What are practical applications of epistemology

Practical philosophy

Practical philosophy is traditionally distinguished from theoretical philosophy and the history of philosophy. They are united by an interest in the understanding and normative assessment of human action. The practical philosophy is divided into several large sub-areas.

The largest sub-area is the ethics, the scientific study of morality. It is divided into applied ethics, normative ethics and Metaethics. Applied ethics deals with specific moral questions, such as abortion issues, the ethics of artificial intelligence, or migration. It encompasses many area ethics, such as bioethics or the ethics of technology. Normative ethics examines the systematic connections between our concrete moral judgments. It sets up theories about what makes a moral act right or wrong, such as whether this is a question of the consequences of the act or, rather, is related to the fact that we owe it to people to never treat them as a means but always as an end in themselves. Finally, metaethics does not deal with questions within morality, but with questions about the essence of morality. For example, she asks whether there are moral truths, whether and how we can recognize them, or whether our moral statements describe a moral reality at all and are not rather a pure expression of our feelings.

A second sub-area is Action theory. This explores the phenomenon of deliberate human action in all its breadth. Action theory is interested, on the one hand, in how our explanation of actions can be integrated into the worldview of the natural sciences by giving reasons and goals, which is dominated by causal relationships. There are big points of contact here Theory of practical reasons. On the other hand, action theory examines more specifically how our actions can be individualized and whether there are such things as basic actions, which figure as the cornerstones of more complex actions and cannot themselves be traced back to another action. Finally, action theory deals with various questions at interfaces with other areas of philosophy, such as questions about the Free will, the moral responsibility or the Moral psychology. Understanding actions is central to assessing whether an action can be ascribed to a person and whether they can therefore be held accountable or even legitimately punished. The theory of action therefore also has points of contact with the Legal philosophy.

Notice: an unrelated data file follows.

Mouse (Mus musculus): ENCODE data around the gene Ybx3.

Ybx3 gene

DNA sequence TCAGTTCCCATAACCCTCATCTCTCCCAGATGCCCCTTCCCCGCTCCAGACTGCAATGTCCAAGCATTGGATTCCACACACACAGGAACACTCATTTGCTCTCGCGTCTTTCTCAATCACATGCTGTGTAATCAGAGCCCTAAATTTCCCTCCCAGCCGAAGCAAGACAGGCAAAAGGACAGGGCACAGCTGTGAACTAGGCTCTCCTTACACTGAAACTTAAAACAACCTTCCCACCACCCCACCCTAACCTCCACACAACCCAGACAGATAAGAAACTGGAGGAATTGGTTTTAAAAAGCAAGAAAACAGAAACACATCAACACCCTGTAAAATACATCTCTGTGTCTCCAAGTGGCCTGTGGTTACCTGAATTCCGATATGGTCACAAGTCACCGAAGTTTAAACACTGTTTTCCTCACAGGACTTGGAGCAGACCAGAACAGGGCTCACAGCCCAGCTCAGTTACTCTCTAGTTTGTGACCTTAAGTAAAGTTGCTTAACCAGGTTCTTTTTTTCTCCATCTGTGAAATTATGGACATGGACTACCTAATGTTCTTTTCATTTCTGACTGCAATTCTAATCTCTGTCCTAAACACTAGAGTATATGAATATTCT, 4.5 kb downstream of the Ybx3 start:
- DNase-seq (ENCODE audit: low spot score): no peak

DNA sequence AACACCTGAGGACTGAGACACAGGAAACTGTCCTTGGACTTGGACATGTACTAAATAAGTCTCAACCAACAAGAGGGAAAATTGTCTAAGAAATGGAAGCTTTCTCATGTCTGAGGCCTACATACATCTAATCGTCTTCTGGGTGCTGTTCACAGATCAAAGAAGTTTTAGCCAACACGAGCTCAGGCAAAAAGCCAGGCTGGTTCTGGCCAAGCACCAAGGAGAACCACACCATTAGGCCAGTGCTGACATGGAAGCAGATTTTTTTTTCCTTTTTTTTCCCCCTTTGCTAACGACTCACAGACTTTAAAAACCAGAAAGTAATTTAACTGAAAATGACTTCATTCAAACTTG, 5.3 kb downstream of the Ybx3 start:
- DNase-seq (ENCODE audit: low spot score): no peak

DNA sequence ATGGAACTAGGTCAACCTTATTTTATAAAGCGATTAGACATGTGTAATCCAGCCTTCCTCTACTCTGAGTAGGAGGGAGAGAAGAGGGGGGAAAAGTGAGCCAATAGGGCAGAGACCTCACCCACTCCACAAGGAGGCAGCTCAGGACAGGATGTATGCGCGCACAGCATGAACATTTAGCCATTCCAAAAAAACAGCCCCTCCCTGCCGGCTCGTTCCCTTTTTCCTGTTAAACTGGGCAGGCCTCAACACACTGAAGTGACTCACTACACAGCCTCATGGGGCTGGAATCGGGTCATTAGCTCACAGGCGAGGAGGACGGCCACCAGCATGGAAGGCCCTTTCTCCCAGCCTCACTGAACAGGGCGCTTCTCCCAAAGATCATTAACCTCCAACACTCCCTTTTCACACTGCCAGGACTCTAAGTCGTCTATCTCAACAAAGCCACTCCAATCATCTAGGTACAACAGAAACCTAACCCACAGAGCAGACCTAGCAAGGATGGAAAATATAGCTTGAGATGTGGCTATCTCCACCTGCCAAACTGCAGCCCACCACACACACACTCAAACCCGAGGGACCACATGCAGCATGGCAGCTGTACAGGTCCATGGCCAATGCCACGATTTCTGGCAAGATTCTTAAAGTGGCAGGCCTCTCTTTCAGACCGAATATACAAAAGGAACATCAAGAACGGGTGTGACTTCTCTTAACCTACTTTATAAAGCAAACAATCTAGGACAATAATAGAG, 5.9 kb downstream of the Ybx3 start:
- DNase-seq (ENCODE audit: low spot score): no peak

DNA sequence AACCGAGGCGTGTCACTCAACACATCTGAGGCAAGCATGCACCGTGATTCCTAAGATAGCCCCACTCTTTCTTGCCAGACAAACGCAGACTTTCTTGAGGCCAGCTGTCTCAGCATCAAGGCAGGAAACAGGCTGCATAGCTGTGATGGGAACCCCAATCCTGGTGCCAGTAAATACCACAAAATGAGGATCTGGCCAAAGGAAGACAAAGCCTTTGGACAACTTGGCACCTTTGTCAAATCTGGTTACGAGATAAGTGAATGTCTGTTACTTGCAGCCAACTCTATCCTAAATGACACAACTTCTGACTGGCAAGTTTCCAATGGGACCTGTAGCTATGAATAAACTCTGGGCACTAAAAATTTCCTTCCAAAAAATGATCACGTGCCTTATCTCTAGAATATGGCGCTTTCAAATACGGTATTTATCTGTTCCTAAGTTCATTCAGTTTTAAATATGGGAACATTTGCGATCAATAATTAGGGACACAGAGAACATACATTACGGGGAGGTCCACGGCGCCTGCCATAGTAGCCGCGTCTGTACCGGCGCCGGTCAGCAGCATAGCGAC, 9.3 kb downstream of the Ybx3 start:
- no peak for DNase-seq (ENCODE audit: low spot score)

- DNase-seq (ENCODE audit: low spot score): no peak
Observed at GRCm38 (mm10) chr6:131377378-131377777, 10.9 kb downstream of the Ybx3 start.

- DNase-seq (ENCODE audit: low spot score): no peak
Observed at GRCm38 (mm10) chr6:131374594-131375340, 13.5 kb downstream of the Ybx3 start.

A third area is that political philosophy. This examines the normative prerequisites (in contrast to the empirical prerequisites, which are dealt with in political science and sociology) of our coexistence in a society. On the one hand, political philosophy asks about the essence of the political and its relationship to other areas, such as morality or law. It continues to deal with how political power can be legitimized and what individuals owe or can expect from society. In the area of ​​the state, she deals with the question of which forms of rule are normatively preferred and how these can best be maintained and developed. Finally, political philosophy also deals with more specific questions about political coexistence, such as questions of (social) justice, private happiness or the social representation of minorities.

Finally, a fourth area represents the Theory of Rationality This branch of practical philosophy asks when decisions - both those of individual individuals and those of collectives such as the Bundestag or a supervisory board - are rational. For this purpose, the theory of rationality makes use of formal methods, such as those used in mathematics and economics.

The University of Munich offers a wide range of lectures and seminars in the field of practical philosophy.

The research focus of Chair IV for Philosophy and Political Theory is mainly in political philosophy (currently on the topics of justice, cosmopolitanism and the ethics of migration), the theory of rationality and metaethics (here with a focus on realism). In addition, where thematically necessary, digressions into the philosophy of spirit, the philosophy of language and the theory of knowledge are made.
The research focus of Chair V for Practical Philosophy and Ethics lies in normative ethics, action theory and moral psychology, especially in the areas of ethics of personal relationships, autonomy and the theory of normativity as well as the whole range of moral psychology (such as empathy, Trust, emotions, and self-deception).
The focus on practical philosophy is further strengthened by two further institutions. The Munich Competence Center for Ethics (MKE), as a cross-faculty research institution, addresses ethical issues in research, politics and society. The center offers its own program of events, which is also aimed at the public.
The aim of the Munich Research and Doctoral College for Ethics in Practice (MKEP), which is financed by the Volkswagen Foundation, is to train ethicists who participate in ethical discourses in a practical way, also outside the university, and complete practical modules accordingly.